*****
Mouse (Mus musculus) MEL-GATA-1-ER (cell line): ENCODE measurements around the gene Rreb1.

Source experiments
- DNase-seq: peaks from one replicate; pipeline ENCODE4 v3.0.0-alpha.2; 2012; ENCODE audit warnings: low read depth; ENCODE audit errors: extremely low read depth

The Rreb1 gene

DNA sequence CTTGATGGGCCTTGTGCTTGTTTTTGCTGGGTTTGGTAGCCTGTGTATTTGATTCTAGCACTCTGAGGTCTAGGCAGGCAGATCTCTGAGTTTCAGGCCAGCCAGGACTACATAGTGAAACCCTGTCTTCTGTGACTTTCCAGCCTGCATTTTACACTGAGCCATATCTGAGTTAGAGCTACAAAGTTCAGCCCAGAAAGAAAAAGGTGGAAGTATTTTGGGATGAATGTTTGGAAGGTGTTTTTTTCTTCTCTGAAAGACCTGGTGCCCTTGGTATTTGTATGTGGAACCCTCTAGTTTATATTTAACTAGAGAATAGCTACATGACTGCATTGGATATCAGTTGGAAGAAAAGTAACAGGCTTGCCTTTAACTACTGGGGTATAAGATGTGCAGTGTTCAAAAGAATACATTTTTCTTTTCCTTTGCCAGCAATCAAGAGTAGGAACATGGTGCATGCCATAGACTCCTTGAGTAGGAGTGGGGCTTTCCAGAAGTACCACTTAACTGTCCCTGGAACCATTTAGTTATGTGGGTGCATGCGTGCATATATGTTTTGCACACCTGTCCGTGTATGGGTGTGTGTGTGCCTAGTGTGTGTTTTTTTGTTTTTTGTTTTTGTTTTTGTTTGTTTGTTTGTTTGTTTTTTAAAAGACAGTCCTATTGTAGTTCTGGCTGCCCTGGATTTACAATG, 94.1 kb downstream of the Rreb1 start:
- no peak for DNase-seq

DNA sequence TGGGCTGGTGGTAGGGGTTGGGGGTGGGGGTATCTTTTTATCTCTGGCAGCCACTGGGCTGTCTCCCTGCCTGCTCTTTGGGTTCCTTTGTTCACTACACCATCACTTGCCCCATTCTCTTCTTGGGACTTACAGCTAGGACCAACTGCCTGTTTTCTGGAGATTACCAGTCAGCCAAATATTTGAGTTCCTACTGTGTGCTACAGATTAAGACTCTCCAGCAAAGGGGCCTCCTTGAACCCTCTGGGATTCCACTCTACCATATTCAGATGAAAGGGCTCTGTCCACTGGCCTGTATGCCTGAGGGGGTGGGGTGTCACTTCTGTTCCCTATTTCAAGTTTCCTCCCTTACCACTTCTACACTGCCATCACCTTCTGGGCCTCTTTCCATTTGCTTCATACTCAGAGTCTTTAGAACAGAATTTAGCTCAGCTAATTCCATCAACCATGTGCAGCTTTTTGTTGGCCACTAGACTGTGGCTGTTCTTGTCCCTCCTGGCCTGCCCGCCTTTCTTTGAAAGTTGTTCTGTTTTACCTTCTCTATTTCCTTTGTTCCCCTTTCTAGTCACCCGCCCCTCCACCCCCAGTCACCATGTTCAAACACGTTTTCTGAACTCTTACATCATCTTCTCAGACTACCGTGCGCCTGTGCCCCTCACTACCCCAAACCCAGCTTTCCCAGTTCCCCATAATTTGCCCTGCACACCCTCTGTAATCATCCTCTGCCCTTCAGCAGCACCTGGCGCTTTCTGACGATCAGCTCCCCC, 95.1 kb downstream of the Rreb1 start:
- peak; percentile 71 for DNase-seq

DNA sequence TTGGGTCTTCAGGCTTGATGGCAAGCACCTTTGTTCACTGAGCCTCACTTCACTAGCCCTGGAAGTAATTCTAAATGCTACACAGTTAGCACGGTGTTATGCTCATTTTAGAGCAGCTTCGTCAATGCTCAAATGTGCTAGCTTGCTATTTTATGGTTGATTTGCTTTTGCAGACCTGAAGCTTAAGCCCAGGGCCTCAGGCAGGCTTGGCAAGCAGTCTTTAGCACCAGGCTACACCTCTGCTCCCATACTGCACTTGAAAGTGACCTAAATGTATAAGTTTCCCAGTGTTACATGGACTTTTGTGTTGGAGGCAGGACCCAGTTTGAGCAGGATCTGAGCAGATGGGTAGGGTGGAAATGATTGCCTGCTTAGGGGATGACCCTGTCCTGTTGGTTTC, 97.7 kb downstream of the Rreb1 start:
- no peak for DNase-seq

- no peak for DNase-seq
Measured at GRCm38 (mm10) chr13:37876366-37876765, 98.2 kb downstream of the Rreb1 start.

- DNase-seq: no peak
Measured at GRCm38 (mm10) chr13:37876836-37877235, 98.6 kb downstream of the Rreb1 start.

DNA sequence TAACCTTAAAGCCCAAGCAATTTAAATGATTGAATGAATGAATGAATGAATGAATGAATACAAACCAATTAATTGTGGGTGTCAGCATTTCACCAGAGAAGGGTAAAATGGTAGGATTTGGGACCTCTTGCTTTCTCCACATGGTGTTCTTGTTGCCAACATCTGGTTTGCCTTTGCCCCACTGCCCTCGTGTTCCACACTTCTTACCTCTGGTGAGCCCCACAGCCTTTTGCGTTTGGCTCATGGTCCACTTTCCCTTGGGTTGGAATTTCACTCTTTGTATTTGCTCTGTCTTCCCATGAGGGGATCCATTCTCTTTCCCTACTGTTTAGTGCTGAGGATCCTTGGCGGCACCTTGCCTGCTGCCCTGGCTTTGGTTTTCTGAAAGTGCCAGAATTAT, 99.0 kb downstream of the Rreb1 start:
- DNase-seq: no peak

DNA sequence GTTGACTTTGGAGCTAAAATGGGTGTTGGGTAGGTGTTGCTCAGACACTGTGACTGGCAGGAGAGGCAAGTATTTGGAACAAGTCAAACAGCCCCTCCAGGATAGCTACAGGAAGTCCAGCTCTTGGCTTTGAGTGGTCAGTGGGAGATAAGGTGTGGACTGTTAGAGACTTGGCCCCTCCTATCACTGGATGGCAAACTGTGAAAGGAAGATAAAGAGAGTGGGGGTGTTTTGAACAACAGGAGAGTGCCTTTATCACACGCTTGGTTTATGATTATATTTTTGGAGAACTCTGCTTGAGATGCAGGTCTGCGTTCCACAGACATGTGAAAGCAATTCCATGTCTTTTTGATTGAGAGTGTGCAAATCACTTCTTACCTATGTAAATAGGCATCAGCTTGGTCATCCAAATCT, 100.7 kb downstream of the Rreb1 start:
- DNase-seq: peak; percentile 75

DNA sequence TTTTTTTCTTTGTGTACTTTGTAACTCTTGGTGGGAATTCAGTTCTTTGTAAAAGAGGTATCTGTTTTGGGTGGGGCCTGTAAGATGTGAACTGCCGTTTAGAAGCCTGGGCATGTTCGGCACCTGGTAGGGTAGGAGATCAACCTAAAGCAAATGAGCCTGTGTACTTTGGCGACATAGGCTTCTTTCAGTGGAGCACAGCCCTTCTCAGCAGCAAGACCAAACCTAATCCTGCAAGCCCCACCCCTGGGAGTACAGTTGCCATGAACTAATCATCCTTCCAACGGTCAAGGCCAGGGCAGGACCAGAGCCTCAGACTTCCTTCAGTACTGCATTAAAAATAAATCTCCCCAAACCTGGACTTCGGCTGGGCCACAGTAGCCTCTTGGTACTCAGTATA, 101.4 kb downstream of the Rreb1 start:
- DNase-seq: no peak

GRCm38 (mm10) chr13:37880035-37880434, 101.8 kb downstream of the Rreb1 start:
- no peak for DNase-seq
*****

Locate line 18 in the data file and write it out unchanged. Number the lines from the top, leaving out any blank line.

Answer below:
- DNase-seq: peak; percentile 75